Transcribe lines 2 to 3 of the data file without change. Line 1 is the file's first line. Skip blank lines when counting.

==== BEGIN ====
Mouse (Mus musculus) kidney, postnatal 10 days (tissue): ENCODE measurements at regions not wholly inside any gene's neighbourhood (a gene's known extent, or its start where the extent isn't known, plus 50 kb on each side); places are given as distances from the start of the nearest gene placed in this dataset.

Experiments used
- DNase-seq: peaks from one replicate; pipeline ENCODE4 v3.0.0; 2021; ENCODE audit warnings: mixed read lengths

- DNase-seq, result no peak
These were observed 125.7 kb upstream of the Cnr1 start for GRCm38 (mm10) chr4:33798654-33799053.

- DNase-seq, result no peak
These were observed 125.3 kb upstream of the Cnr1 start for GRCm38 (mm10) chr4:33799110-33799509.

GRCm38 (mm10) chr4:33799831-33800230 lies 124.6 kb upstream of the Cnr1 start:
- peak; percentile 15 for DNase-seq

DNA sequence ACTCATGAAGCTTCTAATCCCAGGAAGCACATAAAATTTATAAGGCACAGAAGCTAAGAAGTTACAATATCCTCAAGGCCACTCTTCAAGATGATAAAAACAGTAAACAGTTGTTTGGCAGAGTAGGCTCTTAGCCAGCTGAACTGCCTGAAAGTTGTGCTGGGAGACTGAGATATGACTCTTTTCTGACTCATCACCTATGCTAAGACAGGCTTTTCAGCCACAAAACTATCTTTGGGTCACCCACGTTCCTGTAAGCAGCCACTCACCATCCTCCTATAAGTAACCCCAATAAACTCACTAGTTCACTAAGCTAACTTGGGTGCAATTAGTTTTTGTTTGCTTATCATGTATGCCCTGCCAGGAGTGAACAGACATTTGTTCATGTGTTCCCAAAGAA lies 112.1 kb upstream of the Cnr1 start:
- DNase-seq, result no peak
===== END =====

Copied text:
Experiments used
- DNase-seq: peaks from one replicate; pipeline ENCODE4 v3.0.0; 2021; ENCODE audit warnings: mixed read lengths